“Farmed and Dangerous” — Chipotle Strikes Again

Photo from the

Chipotle Mexican Grill has launched a trailer for its four-part television series coming out in February. Branded as a satirical comedy, the series is an interesting (and extremely controversial) attempt at Hollywood-style advertising, boasting a scripted plot and professional directing.

The show is a negative campaign aimed at conventional farming practices and revolves around the petroleum-based, “PetroPellet,” produced by “Animoil” to help producers maximize profitability — that’s all they’re interested in, right?

The satire crosses the line, not in its ludicrous ideas (yeah, a cow explodes after eating the pellets at the start of the series), but in the way it presents itself online. Besides having a website devoted to the show, “Farmed and Dangerous,” there also happens to be a website copyrighted by “Animoil Global,” which defines “PetroPellets” as a “high-efficiency, low-cost livestock nutrition system from Animoil Global.”

Developing a satirical website that is only indirectly identified as such is a dangerous proposition, begging for reference and misunderstanding

“Derived from all-natural petroleum,” the website reads, “PetroPellet® products deliver the caloric requirements your livestock need at a price you will love. By ignoring unnecessary distractions like taste, texture, and effect on temperament, we have devoted every ounce of PetroPellet®products to delivering vital caloric energy to your valued meat-generating assets.”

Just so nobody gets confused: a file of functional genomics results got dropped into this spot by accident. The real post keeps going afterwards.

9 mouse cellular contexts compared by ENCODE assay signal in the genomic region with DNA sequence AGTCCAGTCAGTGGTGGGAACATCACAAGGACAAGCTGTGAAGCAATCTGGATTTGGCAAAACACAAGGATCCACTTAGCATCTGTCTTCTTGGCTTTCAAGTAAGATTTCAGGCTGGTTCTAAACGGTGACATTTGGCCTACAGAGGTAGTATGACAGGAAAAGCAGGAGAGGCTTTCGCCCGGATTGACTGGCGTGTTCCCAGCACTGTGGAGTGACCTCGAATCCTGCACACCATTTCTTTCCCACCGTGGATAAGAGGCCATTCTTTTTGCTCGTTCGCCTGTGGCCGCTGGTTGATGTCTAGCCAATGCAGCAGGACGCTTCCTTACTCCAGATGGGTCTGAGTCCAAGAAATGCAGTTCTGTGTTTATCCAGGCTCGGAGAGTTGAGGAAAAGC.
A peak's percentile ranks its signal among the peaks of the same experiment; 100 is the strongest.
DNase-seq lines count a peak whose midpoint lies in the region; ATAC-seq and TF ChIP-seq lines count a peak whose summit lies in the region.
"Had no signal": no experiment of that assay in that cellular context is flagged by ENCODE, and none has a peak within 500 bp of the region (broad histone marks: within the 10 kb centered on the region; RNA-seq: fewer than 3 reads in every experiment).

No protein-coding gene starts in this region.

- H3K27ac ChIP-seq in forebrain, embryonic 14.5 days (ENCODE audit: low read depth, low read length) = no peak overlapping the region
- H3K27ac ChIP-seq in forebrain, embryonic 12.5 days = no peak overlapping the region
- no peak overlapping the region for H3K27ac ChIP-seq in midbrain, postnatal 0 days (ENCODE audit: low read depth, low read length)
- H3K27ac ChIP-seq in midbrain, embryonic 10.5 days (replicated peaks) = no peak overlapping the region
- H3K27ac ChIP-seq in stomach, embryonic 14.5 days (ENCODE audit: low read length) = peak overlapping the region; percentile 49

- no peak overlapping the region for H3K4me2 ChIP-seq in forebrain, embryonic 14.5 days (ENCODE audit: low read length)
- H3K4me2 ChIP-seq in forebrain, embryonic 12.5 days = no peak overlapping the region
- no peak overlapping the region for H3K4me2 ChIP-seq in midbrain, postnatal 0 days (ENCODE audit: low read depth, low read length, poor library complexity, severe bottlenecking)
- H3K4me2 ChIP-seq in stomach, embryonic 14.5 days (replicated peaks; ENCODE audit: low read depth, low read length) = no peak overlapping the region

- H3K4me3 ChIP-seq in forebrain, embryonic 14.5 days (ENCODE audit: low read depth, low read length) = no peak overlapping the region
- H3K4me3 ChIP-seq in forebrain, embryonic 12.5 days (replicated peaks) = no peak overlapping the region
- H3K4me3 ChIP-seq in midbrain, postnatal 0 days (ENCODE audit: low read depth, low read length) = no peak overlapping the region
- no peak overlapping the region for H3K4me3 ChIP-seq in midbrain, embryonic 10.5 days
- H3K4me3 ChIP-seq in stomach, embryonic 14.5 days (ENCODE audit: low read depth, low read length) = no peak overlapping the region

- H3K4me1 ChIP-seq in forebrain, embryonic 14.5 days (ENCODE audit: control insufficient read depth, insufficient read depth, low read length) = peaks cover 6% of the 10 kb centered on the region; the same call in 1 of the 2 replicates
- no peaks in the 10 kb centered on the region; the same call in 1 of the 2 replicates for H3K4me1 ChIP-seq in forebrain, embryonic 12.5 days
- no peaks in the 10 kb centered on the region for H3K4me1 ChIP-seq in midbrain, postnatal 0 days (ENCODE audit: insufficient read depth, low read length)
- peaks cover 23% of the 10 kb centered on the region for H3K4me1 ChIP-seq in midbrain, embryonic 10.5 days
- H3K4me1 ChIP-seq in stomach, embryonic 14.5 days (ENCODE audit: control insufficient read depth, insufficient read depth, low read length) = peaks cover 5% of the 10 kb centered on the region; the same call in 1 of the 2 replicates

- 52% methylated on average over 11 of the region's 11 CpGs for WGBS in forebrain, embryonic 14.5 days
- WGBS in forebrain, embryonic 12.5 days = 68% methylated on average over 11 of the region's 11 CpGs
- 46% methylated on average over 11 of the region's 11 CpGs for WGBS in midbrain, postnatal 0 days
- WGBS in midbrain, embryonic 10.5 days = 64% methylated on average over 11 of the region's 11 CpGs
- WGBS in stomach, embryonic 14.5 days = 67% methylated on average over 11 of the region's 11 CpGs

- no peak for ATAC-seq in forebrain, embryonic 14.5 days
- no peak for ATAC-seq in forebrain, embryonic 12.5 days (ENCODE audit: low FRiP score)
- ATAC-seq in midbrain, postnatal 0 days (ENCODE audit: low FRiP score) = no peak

Developing a satirical website that is only indirectly identified as such is a dangerous proposition, begging for reference and misunderstanding. Whether such consequences are the fault of an overconfident developer or an ignorant viewer is hardly worthy of debate. We’re all fools.

Related: Chipotle’s ‘The Scarecrow” proves farmers need to be advocates like never before

Still, there’s nothing like the hypocrisy of criticizing an industry for profit-motivated decisions by way of an advertising campaign. And at $250,000/episode (according to the New York Times), the move isn’t slight, as Chipotle continues its mudslinging quest for attention.

If you cannot view the embedded video, click here.


Debra Murphy

Debra Murphy is a Field Editor based out of central Alberta, where she never misses a moment to capture with her camera the real beauty of agriculture. Follow her on Twitter @RealAg_Debra


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Scott Gillespie

Unbelievable. Guess we need more people like the Peterson Brothers telling the cattle story.

Shaun Haney

Its not that we need everyone to speak up about agriculture but we do need a few more.

Sarah [NurseLovesFarmer.com]

I’m really hoping that anyone who watches these shows will be smart enough to understand that Chipotle is *trying* to be “funny”, yet it all boils down to spreading more fear and misinformation. Shame.


Trying to be funny?? I doubt that it’s any funnier than their previous offerings (but of course I don’t know because we can’t see it here in Canada) and I suspect it will be no less believable. I do hope the agricultural community can muster better representation then the Petersons. While they are doubtless cute their presentation has as little substance as the song they parody.


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